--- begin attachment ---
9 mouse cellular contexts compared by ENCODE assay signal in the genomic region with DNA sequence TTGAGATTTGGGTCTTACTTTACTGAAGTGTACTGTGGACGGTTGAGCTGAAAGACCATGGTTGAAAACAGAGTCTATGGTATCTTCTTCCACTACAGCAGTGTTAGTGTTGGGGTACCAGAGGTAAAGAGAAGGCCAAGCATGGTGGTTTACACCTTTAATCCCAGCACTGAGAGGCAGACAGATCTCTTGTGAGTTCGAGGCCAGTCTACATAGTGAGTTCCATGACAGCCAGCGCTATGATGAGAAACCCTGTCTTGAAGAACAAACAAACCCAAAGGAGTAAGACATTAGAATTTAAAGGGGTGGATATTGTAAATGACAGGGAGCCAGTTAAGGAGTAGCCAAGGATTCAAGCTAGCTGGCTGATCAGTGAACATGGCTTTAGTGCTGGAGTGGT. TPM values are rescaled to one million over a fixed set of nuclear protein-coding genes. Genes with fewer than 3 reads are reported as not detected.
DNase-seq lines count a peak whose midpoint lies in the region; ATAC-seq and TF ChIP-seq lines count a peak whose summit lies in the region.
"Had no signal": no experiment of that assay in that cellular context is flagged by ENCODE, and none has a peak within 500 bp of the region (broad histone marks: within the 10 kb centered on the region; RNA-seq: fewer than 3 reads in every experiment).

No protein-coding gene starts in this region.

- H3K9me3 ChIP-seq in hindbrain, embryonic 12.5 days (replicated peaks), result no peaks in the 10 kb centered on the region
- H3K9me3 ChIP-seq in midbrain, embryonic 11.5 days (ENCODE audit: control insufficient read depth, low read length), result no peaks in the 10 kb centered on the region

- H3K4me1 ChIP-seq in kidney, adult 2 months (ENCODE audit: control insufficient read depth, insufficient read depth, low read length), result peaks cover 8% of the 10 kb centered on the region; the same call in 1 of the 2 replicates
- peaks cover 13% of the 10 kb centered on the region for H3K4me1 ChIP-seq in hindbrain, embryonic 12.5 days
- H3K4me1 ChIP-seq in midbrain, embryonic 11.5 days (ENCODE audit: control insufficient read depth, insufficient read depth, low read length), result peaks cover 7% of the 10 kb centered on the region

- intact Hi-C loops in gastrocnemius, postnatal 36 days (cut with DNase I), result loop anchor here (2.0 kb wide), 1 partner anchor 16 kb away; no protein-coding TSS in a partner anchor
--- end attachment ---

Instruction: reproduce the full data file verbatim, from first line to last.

9 mouse cellular contexts compared by ENCODE assay signal in the genomic region with DNA sequence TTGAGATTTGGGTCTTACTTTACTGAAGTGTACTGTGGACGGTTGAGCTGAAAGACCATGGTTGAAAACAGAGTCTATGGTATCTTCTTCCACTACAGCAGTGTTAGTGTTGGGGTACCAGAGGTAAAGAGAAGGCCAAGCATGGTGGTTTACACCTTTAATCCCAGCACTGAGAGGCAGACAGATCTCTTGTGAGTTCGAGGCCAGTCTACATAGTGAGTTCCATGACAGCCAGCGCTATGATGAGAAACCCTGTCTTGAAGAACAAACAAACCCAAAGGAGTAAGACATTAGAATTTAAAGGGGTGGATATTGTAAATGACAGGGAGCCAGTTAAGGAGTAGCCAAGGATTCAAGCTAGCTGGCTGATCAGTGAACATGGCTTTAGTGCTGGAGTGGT. TPM values are rescaled to one million over a fixed set of nuclear protein-coding genes. Genes with fewer than 3 reads are reported as not detected.
DNase-seq lines count a peak whose midpoint lies in the region; ATAC-seq and TF ChIP-seq lines count a peak whose summit lies in the region.
"Had no signal": no experiment of that assay in that cellular context is flagged by ENCODE, and none has a peak within 500 bp of the region (broad histone marks: within the 10 kb centered on the region; RNA-seq: fewer than 3 reads in every experiment).

No protein-coding gene starts in this region.

- H3K9me3 ChIP-seq in hindbrain, embryonic 12.5 days (replicated peaks), result no peaks in the 10 kb centered on the region
- H3K9me3 ChIP-seq in midbrain, embryonic 11.5 days (ENCODE audit: control insufficient read depth, low read length), result no peaks in the 10 kb centered on the region

- H3K4me1 ChIP-seq in kidney, adult 2 months (ENCODE audit: control insufficient read depth, insufficient read depth, low read length), result peaks cover 8% of the 10 kb centered on the region; the same call in 1 of the 2 replicates
- peaks cover 13% of the 10 kb centered on the region for H3K4me1 ChIP-seq in hindbrain, embryonic 12.5 days
- H3K4me1 ChIP-seq in midbrain, embryonic 11.5 days (ENCODE audit: control insufficient read depth, insufficient read depth, low read length), result peaks cover 7% of the 10 kb centered on the region

- intact Hi-C loops in gastrocnemius, postnatal 36 days (cut with DNase I), result loop anchor here (2.0 kb wide), 1 partner anchor 16 kb away; no protein-coding TSS in a partner anchor